Multiple Sclerosis Home > Diagnosing MS
Multiple sclerosis (MS) can be difficult to diagnose, because some people have few MS attacks or such mild symptoms that the disease might go unnoticed until it is more severe. However, recent advances in technology -- such as MRI scans and an evoked potentials test -- are assisting doctors in diagnosing this disease much earlier than before so that treatment can be started as soon as possible.
There is no single test for diagnosing MS (multiple sclerosis). When a patient's symptoms, neurological exam results, and medical history suggest MS, physicians use a variety of tools to rule out other possible disorders. They also perform a series of laboratory tests, which, if positive, confirm the diagnosis.
These other tests may include things like:
- Blood tests
- An MRI scan
- A spinal tap
- An electrical test called "evoked potentials," which tests the function of your sensory nerves.
Diagnosing MS is notoriously difficult, since some people have few MS attacks or such mild symptoms in the early stages that they might not recognize an attack.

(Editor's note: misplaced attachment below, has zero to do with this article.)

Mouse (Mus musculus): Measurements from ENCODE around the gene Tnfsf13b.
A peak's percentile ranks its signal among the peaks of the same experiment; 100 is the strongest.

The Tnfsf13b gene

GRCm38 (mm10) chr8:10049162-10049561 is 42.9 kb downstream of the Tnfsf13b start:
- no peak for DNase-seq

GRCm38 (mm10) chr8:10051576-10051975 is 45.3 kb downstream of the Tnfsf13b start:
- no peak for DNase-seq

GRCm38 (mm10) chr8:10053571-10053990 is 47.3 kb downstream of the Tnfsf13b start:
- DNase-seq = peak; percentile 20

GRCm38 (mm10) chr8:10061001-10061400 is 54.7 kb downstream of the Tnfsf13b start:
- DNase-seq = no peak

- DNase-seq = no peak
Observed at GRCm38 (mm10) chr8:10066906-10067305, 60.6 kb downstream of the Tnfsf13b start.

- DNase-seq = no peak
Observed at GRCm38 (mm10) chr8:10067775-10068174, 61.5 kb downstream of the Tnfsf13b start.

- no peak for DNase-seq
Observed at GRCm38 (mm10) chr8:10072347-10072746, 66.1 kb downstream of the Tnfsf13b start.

Doctors use certain criteria to help in diagnosing this disease. These criteria include:
- The signs and symptoms begin between the ages of 15 and 60.
- The signs and symptoms indicate a disease of the brain or spinal cord.
- A doctor's exam finds evidence of a diseased brain or spinal cord.
- An MRI scan shows at least two separate areas of scar tissue, or "sclerosis."
- The disease has followed one of two patterns: First, there have been two or more episodes of symptoms that last at least 24 hours and happen more than a month apart. Or, second, the signs and symptoms have progressively increased over the past six months.
- Finally, there can be no other explanation for the person's symptoms.